The Catalyst Guide to RUSU Elections – What?

Welcome to Catalyst’s guide to RMIT Student Union elections. Over the next few days, we’ll be sharing the what, the who, the why, the where, the how, the umm huh of election season at RMIT. Stay tuned as we unveil the best darn guide to student democracy in action you’re ever likely to read.

You’re walking innocently through RMIT’s city campus. You haven’t got a care in the world. and then you hear it. The phrase which will haunt you for days.

“Do you hate Tony Abbott? Do you hate Tony Abbott? Do you hate Tony Abbott?”

Yes, it’s RMIT student elections. That time of year when pamphlets strike and lectures are bashed and the hacks attack. But don’t despair. These elections are important and you should get involved. Catalyst hopes to enlighten you on what these elections are about and what they mean for you.


The RMIT University Student Union (RUSU) is the student elected body which is responsible for ‘campus life’. They provide a number of services for students (counselors, legal assistance etc.), as well as facilitating the numerous clubs and societies which operate at RMIT. The union fulfill their election promises by designating their assigned funding, as well as lobbying the university to act.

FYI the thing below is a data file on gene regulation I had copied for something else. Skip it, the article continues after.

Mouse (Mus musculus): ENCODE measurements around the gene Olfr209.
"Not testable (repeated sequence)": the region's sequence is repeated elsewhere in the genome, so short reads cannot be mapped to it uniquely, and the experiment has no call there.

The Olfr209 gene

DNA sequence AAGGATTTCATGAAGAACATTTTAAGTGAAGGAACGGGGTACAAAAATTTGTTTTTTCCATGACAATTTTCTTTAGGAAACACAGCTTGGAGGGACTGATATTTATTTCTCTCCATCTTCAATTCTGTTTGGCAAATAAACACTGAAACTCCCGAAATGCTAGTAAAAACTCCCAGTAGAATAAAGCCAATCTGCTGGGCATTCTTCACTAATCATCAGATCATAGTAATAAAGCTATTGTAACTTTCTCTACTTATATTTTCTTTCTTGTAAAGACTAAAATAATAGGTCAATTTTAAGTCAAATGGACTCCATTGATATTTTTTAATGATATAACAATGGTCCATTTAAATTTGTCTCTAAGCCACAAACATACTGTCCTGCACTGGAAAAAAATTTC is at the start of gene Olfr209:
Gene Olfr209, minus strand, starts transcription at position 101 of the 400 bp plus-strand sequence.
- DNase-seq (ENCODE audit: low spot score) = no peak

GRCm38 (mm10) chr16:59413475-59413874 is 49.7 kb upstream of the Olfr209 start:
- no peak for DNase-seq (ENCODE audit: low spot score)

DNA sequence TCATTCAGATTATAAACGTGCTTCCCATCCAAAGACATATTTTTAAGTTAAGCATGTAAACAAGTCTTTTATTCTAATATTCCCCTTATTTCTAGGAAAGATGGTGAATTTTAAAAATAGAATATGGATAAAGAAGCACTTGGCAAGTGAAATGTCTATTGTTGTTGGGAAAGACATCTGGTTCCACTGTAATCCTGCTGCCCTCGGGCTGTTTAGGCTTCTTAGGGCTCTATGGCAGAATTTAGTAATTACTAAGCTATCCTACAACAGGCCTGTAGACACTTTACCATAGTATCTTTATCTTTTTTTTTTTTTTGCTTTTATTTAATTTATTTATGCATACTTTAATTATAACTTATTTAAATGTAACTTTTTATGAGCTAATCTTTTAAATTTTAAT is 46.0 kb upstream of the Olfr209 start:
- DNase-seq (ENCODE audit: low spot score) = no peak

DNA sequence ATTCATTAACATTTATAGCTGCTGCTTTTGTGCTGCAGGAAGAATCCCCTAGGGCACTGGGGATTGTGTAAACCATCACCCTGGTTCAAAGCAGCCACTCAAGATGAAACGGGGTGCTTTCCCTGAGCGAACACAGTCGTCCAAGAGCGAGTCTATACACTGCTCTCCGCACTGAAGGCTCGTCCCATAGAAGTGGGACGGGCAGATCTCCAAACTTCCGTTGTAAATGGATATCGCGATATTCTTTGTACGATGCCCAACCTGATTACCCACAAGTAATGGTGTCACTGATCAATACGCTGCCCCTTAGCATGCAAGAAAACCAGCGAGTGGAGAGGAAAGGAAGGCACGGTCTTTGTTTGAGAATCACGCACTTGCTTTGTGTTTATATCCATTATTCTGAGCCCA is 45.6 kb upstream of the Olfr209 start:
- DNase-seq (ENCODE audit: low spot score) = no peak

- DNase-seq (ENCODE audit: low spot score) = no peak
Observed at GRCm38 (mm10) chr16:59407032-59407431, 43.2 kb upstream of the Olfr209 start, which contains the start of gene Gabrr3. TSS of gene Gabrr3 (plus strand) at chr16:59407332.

As the union is made up of student representatives, each year a number of those students will complete their studies and leave the university. This means that an election must take place each year in order to replenish the diminishing human stock. This is where you, dear reader, come in.

While voting is not compulsory, we here at Catalyst are true devotees to the romantic ideals of democracy, and thus you would be well advised to brave the voting battlegrounds (which will be further explained later) and cast your highly sought after ballot.


Across week seven this semester (7th to the 11th of September) a number of voting booths will be open across all three campuses. It’s your regular optional preferential voting – number from first to last in each of the little boxes. The parties will give you ‘how to vote’ cards, but hey, vote how you like.

P.S. You must be currently enrolled at RMIT to vote. HOWEVER, if you are in your final year and will not be attending RMIT next year, you are still allowed to vote.

This article has been edited to reflect the optionality of preferential voting. 

Catalyst has been the student publication of RMIT University since 1944. We may be older than your parents but we’re still going strong!

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